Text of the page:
As Justice Henry Brown wrote: “If one race be inferior to the other socially, the constitution of the United States cannot put them upon the same plane.”
In other words, notwithstanding Marbury v. Madison’s eloquent justification for making the Court the final arbiter on these issues, this Court was willing to defer to society, arguably an abdication of its responsibility.
Along the way to the bright light of the Warren Court, at least on issues of race, the authors trace the evolution of decisions through the Jim Crow era. Progress was inevitably followed by regression, on matters such as voting rights and the aforementioned internment for persons of Japanese descent.
But then, in 1954, came the polar opposite of Plessy, Brown v. Board of Education, which bluntly held that separate is inherently unequal. Although Brown’s specific application was to education, “it was clear to most observers that its logic applied to other activities. . . .” A step forward, the authors say, but even “[a]s the Supreme Court picked its way forward, there were missteps.”
Missteps in voting rights, busing, federal criminal prosecutions for violations of civil rights, employment discrimination, fair housing, affirmative action, redistricting, and criminal justice. Missteps even in implementing Brown with “all deliberate speed,” as that case called for, as the result was “a process that turned out to be mostly ‘deliberate,’ with little ‘speed.’”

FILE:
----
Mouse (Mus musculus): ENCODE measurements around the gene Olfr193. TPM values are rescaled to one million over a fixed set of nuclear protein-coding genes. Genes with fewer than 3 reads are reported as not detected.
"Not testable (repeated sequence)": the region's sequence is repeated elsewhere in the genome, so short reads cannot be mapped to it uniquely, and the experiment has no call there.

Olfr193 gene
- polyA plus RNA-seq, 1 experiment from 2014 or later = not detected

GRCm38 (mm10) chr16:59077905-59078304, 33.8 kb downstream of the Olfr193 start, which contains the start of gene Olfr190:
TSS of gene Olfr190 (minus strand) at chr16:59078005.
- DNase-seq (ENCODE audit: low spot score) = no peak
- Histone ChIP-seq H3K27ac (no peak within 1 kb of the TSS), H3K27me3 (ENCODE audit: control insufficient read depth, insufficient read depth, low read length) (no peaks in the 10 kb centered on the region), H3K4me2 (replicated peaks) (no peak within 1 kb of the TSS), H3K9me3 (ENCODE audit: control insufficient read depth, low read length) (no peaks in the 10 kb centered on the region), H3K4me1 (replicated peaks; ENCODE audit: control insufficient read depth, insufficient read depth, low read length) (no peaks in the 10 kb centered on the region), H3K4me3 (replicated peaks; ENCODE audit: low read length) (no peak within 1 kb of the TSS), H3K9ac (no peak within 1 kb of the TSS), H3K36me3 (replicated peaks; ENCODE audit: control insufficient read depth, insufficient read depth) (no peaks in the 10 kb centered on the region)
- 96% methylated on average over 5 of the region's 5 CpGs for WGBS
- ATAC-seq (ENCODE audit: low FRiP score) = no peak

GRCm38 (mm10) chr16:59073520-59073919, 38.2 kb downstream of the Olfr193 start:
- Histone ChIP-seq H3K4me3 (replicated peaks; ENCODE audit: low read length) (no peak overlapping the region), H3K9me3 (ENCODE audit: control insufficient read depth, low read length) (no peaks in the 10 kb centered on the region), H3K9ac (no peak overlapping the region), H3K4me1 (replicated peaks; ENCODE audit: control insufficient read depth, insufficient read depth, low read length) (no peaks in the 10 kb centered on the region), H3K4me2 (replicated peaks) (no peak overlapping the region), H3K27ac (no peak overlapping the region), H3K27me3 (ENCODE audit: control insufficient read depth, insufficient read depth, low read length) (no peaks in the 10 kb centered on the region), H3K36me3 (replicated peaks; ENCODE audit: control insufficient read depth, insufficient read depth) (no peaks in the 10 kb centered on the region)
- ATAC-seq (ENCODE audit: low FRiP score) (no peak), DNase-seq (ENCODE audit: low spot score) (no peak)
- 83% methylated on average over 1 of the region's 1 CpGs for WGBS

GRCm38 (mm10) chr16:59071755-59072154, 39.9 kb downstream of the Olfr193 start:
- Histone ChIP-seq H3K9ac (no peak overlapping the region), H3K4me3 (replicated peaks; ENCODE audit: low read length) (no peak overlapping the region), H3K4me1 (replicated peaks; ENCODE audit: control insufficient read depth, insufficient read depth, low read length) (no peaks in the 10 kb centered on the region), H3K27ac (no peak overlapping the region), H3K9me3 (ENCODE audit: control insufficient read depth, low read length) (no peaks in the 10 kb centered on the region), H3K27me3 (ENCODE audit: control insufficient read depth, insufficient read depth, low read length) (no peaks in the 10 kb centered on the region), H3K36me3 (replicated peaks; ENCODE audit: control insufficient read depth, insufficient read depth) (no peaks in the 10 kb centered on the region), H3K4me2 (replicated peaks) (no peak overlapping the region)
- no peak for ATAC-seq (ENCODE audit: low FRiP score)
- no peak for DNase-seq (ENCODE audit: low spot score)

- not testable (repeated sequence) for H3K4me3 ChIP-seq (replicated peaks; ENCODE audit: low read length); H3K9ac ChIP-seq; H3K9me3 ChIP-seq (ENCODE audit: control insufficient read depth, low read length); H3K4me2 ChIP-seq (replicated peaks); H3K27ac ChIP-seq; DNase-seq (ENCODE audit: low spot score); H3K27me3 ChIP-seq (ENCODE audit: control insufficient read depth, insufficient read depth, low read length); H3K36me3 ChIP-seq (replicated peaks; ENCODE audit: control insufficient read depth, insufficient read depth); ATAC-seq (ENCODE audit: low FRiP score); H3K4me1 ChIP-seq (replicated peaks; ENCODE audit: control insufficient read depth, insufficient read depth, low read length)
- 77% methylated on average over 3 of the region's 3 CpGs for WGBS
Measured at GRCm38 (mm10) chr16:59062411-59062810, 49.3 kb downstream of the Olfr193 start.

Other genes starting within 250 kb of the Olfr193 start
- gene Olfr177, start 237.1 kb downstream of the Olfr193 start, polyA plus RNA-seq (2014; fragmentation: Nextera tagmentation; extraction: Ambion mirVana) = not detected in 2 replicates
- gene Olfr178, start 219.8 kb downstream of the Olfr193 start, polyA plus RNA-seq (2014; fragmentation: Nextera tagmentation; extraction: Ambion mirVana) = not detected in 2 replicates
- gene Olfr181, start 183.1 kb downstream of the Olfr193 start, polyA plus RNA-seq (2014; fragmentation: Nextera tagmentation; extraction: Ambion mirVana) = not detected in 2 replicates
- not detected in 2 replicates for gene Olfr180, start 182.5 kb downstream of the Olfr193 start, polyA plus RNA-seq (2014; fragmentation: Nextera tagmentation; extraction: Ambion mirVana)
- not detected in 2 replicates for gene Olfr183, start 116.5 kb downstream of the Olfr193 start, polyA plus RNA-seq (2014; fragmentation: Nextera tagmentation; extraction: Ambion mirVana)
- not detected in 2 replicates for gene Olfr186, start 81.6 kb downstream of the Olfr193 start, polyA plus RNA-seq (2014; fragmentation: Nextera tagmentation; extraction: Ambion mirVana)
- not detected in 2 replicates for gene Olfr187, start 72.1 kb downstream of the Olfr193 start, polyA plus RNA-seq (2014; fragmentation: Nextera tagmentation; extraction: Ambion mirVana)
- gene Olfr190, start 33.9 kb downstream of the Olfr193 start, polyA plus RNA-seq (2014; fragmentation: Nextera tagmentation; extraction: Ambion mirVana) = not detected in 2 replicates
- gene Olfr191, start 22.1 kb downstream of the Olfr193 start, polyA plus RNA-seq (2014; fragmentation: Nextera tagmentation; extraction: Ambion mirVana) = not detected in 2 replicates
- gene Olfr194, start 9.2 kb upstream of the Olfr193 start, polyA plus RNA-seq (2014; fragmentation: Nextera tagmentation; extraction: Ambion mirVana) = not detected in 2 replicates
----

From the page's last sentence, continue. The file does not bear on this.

Missteps that would lead Justice Harry Blackmun to ponder, in 1989, “whether the majority still believes that race discrimination—or more accurately, race discrimination against nonwhites—is a problem in our society or even remembers that it ever was.” Justice Deferred offers a needed refresher course for faded memories on the Supreme Court’s unequal history with one of the key issues not only of our day, but one that has always been key in this country’s development—one that still requires more work.
As the authors conclude: “A generation from now, no living person will remember a time when segregation was the law of the land. Historical awareness provides the encouragement and incentive to keep working for change.”